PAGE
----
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The article by Osborne reflects on the decision of the court that obliged Uber, an international transportation network, to pay a living wage to its self-employed drivers to promote their labor rights. In response, Uber declared its intention to appeal this decision. The company supports its views by the following argument: the implementation of the mentioned rule would lead to the rethink of the very concept of the gig economy that is characterized by the use of the Internet as an intermediary between customers and workers.
In my opinion, this decision can have large implications related to other similar companies and their self-employed workers, clarifying the employment status of the latter. According to Osborne, “many people were locked out of employment tribunals by fees of up to £1,200” (par. 21). This proves the fact of exploitation of those workers who are self-employed. It appears that Uber steals its money, refusing to pay a minimum wage or overtime. In this connection, the new law can be regarded as rather beneficial for workers because it is likely to enhance their social status. I would like to point out that the court’s verdict is based on a similar decision related to the collective lawsuit of Uber drivers in California and Massachusetts. These solutions promise to become a precedent in disputes between Uber and its drivers in other countries. In addition, the decision can affect the other technology companies that operate as marketplaces and connect freelancers with their clients.
However, the company intends to defend its business model in the framework of the gig economy in which people are engaged in the in-line schedule with a minimum of labor safety and labor rights that, in fact, allows maintaining a low cost of transportation services. The representatives of this international company consider that drivers want to be self-employed rather than full-time employees because it allows them to preserve freedom and flexibility, independently determining working days and hours. Considering the situation from this point of view, I can note that it is likely that the cost of taxi service can increase, breaking the core value of this kind of business. Furthermore, the mentioned tendency can cause reduction of demand for such kind of service and subsequent significant losses. At the same time, the government has its own interest in changing the attitude of Uber toward its part-time drivers. On a large scale, self-employment means arrearages of taxes in all areas of business, thus leading to the fact that it is better to provide workers basic labor rights so that they were obliged to pay taxes.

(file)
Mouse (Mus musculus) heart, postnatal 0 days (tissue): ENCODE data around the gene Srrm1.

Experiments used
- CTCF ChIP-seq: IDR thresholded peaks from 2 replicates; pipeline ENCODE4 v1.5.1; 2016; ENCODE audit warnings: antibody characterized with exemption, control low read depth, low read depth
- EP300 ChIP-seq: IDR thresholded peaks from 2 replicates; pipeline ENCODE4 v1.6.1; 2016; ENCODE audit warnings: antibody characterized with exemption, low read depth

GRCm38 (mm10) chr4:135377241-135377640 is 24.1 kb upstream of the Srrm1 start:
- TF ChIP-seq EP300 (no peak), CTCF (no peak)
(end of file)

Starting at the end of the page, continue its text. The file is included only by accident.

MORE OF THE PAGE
In conclusion, I would like to emphasize that I believe that the court’s decision proves that the success of Uber is based not on drivers who are self-employed, but on those who work as an integral part of the corporation. Having similar rights with the full-time workers, the self-employed workers would feel cohesion with the company and, moreover, have fundamental rights for pension and other social bonuses. However, the reaction of the gig economy in case of implementation of this new rule remains ambiguous. It appears that this issue can be revealed only with time, whether the decision would be implemented or not. In any way, this case clearly shows that many similar services can encounter the same issues related to the provision of basic labor rights.
Osborne, Hilary. “Uber Loses Right to Classify UK Drivers as Self-Employed.” The Guardian. 2016, Web.